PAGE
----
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Hermila Galindo de Topete (29 May 1896 – 1954[1]) was a Mexican feminist and a writer who during the Mexican Revolution became a public supporter of Venustiano Carranza. She supported liberal ideas and was part of a liberal group that was created to lobby against Porfirio Díaz.

Born in Lerdo, Durango, she was discovered by Carranza while giving a speech to welcome him upon his return to the capital. He then offered her the opportunity to work with him in Veracruz. She then became his private secretary and continued rallying support for the Mexican woman and liberal ideologies.

After years of writing speeches, articles and treaties she created a magazine called La Mujer Moderna ("The Modern Woman"). Along with essays discussing feminist ideas, it also served as propaganda to support Carranza. The magazine also featured articles which expressed her disapproval of the Catholic Church and its methods of control. At the time her views of sex education and women's sexuality were considered to be extremely radical. Her approach seeking equality and women's rights were seen as controversial. During the Feminist Congress of 1916, César González, an education administrator for Carranza, read a statement in which Galindo attacks the male double standard in Mexico. After these statements were read, conservative women's groups went on the defensive and came back with a statement which supported the traditional role of women and opposed women's education. These counterattacks did not stop her. She continued to expose, challenge and question the problems that she saw existed in society.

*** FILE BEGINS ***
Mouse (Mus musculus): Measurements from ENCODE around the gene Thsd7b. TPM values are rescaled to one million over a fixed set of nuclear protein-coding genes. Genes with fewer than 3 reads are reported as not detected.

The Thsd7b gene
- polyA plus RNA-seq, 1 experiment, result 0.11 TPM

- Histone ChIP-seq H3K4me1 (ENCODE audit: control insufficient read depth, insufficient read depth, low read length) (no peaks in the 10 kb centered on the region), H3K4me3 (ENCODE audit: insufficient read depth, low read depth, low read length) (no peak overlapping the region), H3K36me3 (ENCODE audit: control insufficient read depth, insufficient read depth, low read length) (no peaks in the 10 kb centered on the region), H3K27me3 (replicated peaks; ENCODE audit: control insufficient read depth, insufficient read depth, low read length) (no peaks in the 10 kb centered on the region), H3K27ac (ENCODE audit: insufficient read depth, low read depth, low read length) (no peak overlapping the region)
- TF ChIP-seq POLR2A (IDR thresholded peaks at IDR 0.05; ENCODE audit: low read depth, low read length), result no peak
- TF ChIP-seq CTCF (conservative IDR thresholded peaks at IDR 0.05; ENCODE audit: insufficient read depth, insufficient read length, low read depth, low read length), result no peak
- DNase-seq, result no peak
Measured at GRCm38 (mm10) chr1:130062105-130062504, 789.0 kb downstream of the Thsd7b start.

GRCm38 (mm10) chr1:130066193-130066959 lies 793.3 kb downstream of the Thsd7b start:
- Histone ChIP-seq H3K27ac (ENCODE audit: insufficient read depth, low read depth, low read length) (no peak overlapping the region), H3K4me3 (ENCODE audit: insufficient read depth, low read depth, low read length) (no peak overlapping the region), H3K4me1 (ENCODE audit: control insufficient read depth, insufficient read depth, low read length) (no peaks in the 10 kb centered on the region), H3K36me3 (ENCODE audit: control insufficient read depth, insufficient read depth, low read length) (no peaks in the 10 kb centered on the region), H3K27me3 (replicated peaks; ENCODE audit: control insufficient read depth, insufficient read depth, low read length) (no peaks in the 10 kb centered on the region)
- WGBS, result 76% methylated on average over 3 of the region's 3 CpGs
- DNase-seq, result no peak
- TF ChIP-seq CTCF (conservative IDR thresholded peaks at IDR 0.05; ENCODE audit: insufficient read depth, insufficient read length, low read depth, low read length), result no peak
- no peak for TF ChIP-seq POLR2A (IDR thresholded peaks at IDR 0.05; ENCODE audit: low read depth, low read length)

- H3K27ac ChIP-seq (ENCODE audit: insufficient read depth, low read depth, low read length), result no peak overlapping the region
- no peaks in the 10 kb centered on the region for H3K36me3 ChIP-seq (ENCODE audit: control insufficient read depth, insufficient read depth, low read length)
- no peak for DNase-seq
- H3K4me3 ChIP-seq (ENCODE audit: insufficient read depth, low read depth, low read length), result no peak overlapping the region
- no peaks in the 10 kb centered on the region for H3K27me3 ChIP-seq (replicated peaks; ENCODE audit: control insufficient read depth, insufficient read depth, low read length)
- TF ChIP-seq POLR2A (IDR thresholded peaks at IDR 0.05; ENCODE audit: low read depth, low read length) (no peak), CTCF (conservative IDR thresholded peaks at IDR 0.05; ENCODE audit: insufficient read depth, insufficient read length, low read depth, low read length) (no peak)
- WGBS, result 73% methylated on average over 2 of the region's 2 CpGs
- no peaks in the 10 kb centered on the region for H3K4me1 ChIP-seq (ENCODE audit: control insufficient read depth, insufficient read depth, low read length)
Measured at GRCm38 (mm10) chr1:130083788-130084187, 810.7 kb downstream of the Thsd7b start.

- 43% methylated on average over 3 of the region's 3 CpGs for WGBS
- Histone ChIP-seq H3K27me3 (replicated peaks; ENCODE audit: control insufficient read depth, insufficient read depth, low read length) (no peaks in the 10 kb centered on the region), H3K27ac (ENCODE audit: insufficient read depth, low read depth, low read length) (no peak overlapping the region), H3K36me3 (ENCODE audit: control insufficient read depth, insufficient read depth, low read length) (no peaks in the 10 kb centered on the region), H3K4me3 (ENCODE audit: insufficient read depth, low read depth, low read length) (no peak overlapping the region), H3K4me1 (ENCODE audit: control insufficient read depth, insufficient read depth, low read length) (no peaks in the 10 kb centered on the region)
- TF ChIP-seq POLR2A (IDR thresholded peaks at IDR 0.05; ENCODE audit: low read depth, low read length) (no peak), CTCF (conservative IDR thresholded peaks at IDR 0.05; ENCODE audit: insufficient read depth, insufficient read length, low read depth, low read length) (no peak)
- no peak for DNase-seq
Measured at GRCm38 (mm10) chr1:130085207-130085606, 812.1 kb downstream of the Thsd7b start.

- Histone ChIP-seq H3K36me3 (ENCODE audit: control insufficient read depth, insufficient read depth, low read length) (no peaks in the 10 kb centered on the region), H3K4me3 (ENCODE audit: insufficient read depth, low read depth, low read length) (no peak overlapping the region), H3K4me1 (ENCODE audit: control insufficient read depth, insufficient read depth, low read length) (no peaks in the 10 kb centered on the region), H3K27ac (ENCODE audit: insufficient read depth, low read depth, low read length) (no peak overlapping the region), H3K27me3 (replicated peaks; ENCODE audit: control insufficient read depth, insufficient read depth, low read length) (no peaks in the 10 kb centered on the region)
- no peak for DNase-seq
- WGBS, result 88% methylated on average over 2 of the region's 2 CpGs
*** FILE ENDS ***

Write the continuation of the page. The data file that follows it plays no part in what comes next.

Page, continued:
She credited her work and pursuit of sex education for women to the philosophers August Bebel and Immanuel Kant. Her strong support for Carranza was evident in her writings, which expressed her faith in him and his potential to create a social revolution. Through him she believed that women could get the vote and that there was hope for social reform. In the end, Carranza failed to create the change he promised. Instead, because of corruption, he became an enemy of the revolution, and left Galindo disillusioned. She was unsuccessful in gaining suffrage for women but her efforts and her openness to publicly criticize the Catholic Church and to challenge the conditions of women living in Mexico were an important contribution to the Mexican Revolution. She ended her career in politics after she married in 1923. She continued, however, to speak out against inequality and injustice.[2]

See also


  1. ^ Revolutionary Mexican Women in History and Film, Bold Caballeros and Noble Bandidas in American Pop Culture, Arizona State University site. Accessed 25 November 2008.
  2. ^ Perez, Emma. The Decolonial Imaginary: Writing Chicana's Into History, Indiana University Press, 1999.


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